Siri doesn’t understand me!
How many times have you tried dictating a quick voice note into your phone to capture the essence of a meeting only to then get back a text transcription of what you said that doesn’t match up with what you said?
I think I’m fairly articulate, but at least I have had to spend unnecessary time cleaning up the note I made afterwards. Or, I have later pondered long and hard on what I meant by “barbecuing” and “semi-trailer”. I can’t remember myself and my customer talking about that.
For you who prefer listening to reading, this post is also available as an episode of the “Done!” podcast:
Quickly caught on the go!
The idea of being able to quickly record a message and get it in text form is brilliant. If it works, you can capture an idea in a flash. You quickly document what you agreed on. Without worries, you add what you promised to your to-do list — even if you’re on the go.
A solution where you are understood
But, at least I haven’t been able to make it work — until now. A few weeks ago though, I did find a solution that has worked better than anything else I have tried in this direction. I can’t help but tell you about it. (Since development in this field is progressing rapidly now, there surely are other solutions — and any day now OpenAI’s mobile app will be to everyone, too — so consider this solution as one among many that works.)
I record a voice note in the phone and a short while later I get an email where what I said is written down — with astonishing precision. Especially fascinating is that the text reflects the meaning of what I said — not exactly every “hm”, mistake and repetition I made in the voice recording.
The components involved in the solution are:
- The RecUp app (iOS)
- The storage service Dropbox
- The automation service Zapier
- The speech recognition module Whisper
- The email platform Gmail.
Here is how it works
When I record a voice note in RecUp (1), it gets saved as an mp3 file in Dropbox (2). When Zapier sees a new mp3 file in the voice notes folder, it fetches the file (3) and sends it through the OpenAI plugin to Whisper (4), which responds back with the text it has understood, and then Zapier writes an email in Gmail which it sends to me (5).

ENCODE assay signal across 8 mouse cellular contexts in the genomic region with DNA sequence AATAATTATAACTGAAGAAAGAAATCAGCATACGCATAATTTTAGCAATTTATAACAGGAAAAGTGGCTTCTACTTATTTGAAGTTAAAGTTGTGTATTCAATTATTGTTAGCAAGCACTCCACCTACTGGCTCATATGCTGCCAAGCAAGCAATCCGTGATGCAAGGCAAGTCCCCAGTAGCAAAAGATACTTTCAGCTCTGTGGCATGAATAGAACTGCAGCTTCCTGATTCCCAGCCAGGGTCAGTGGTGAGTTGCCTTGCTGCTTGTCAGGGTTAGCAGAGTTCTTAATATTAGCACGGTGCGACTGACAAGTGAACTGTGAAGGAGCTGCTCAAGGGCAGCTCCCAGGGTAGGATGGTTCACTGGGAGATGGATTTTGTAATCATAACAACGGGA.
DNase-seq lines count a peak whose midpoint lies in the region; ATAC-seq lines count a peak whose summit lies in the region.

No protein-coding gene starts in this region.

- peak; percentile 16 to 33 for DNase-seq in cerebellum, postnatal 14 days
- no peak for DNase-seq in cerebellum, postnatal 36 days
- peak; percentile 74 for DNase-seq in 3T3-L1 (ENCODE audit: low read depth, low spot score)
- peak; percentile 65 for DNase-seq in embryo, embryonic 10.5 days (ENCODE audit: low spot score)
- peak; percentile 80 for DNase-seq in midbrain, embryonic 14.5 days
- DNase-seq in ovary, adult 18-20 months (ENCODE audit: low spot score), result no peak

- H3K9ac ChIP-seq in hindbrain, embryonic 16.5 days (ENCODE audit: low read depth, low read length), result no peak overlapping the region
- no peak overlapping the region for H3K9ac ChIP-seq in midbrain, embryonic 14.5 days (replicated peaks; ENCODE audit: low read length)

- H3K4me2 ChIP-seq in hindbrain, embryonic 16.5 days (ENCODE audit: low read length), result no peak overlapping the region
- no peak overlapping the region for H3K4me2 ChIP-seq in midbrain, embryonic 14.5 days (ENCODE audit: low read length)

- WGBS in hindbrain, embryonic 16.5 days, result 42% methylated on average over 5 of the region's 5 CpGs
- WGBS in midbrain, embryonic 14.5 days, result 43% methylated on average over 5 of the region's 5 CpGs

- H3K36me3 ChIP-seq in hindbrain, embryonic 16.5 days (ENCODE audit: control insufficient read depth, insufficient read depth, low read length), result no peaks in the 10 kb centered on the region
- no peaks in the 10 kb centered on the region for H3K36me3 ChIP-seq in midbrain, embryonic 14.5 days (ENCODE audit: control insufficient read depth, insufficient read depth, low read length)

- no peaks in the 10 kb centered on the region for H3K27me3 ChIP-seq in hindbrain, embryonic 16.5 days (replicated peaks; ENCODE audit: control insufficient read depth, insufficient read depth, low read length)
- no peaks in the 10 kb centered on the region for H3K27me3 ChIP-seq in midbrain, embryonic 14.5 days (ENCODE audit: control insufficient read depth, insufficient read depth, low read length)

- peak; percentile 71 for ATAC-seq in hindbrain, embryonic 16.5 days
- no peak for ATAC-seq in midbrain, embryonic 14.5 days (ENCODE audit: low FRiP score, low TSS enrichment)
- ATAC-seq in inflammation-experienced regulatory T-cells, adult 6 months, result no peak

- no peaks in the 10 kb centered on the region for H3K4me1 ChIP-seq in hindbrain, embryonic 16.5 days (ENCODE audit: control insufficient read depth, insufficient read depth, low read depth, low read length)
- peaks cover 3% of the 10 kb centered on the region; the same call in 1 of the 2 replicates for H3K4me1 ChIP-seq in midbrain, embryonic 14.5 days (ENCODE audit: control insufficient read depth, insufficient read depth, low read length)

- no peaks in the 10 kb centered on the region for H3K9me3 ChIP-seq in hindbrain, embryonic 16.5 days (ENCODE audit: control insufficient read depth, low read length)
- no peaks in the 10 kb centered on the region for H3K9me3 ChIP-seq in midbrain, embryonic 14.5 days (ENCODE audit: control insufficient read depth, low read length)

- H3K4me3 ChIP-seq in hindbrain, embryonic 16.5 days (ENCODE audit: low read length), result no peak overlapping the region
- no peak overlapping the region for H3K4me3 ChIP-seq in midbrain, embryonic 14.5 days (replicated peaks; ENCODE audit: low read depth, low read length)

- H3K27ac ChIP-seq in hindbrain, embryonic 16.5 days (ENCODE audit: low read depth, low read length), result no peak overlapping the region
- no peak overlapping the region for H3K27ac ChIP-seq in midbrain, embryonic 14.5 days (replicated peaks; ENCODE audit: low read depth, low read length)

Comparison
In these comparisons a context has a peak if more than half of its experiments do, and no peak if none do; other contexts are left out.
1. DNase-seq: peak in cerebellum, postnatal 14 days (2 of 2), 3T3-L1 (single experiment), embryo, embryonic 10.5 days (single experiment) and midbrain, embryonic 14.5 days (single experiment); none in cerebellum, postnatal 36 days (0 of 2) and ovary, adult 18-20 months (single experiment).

- First, get RecUp (iOS) or another voice-recording app where you can save your recordings to Dropbox (there are plenty of Android apps to choose from).
- In RecUp, set up which Dropbox folder you want the file to be saved in.
- In Zapier, create a ‘zap’ that:
- picks the mp3 file from the Dropbox folder when it’s saved there,
- creates a transcription using the OpenAI plugin (you’ll need to have a subscription to OpenAI’s API first)
- sends you an email from your own Gmail account (or other email platform such as Outlook) with the transcribed text in it.
- Test it out — and be amazed at how accurately Whisper understood you. It’s something else than Siri, that’s for sure!
More Time for the Essential
If you use this solution or a similar one to quickly make a voice recording, you need to spend less time taking notes after meetings and conversations. You capture valuable ideas on the go that would otherwise have disappeared into eternity. The many small streams of minutes you save become a large river of hours that you can dedicate to what is most important for you and your work.
What is your solution?
Have you found another, similar solution to the need for quick voice recordings to text? Tell me about it! I collect solutions like this, so I am eager to hear what you’ve found.
(Have you heard about the other things that I’ve been getting help from AI with so far?)
Book a talk about structure for your next kickoff
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